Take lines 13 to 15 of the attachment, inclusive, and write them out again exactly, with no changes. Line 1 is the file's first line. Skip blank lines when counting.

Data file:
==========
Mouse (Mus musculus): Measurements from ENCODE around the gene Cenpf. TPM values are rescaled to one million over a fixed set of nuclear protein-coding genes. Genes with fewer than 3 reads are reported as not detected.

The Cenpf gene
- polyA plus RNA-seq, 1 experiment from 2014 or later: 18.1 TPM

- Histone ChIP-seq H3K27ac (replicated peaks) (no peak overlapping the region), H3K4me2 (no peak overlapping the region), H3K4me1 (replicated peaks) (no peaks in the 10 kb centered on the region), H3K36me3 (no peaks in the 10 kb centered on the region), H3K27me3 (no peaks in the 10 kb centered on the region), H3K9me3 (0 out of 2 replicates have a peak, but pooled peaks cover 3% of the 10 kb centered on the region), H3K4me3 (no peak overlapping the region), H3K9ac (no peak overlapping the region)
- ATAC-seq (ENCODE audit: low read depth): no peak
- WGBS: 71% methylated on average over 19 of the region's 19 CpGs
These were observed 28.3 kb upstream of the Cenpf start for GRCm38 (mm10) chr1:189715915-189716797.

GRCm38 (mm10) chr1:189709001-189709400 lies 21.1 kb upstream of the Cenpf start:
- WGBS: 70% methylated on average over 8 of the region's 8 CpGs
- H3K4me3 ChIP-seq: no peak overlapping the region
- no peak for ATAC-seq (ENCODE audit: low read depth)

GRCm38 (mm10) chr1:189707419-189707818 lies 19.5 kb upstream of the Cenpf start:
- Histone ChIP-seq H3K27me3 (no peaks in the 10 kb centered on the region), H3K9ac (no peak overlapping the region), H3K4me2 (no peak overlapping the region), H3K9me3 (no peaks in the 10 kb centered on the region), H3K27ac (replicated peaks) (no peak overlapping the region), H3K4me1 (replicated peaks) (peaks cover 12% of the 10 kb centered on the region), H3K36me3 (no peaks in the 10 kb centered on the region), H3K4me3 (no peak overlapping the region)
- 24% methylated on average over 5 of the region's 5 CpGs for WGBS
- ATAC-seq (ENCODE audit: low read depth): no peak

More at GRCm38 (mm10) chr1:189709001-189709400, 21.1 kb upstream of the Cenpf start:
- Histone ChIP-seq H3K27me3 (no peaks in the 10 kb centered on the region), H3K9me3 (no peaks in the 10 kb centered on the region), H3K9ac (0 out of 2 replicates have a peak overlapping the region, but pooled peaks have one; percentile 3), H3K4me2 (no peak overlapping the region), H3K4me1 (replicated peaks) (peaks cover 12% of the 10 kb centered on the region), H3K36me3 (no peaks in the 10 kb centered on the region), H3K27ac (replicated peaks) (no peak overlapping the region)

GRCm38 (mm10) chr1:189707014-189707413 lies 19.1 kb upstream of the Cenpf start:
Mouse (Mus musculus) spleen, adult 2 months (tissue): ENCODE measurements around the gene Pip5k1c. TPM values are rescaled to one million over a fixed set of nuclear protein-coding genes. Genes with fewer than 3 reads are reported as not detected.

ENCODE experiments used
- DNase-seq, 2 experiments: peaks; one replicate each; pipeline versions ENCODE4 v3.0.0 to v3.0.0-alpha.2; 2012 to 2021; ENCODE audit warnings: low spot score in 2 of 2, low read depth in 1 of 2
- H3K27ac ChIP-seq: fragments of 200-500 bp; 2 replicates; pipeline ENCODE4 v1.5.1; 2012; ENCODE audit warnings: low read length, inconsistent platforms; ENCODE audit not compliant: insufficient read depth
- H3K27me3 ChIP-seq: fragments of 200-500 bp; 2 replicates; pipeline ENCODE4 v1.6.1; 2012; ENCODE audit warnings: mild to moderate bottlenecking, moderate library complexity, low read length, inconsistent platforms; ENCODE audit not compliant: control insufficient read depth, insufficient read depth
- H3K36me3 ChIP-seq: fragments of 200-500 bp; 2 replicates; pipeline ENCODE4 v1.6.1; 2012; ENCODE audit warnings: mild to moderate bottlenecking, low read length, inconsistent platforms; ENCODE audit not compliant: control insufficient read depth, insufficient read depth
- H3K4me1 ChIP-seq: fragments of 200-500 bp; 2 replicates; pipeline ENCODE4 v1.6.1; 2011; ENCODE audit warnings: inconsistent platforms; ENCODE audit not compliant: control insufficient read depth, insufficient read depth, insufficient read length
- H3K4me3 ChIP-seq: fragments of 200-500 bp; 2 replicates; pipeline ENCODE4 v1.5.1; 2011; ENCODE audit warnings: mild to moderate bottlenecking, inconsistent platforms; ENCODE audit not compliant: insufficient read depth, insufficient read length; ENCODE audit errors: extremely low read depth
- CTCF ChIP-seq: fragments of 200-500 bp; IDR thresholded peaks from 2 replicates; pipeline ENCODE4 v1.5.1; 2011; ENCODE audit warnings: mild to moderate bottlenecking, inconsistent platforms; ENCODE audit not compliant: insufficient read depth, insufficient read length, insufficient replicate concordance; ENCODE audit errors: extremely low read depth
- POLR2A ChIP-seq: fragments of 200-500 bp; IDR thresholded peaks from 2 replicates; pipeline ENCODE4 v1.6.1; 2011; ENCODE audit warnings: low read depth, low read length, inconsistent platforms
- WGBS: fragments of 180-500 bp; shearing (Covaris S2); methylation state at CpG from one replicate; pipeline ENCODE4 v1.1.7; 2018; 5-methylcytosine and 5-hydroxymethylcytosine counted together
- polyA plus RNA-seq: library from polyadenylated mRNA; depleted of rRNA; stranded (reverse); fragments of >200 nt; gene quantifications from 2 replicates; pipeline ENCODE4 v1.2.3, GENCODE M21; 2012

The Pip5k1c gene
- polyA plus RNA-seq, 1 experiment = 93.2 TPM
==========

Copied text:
- Histone ChIP-seq H3K27me3 (no peaks in the 10 kb centered on the region), H3K9ac (no peak overlapping the region), H3K4me2 (no peak overlapping the region), H3K9me3 (no peaks in the 10 kb centered on the region), H3K27ac (replicated peaks) (no peak overlapping the region), H3K4me1 (replicated peaks) (peaks cover 12% of the 10 kb centered on the region), H3K36me3 (no peaks in the 10 kb centered on the region), H3K4me3 (no peak overlapping the region)
- 24% methylated on average over 5 of the region's 5 CpGs for WGBS
- ATAC-seq (ENCODE audit: low read depth): no peak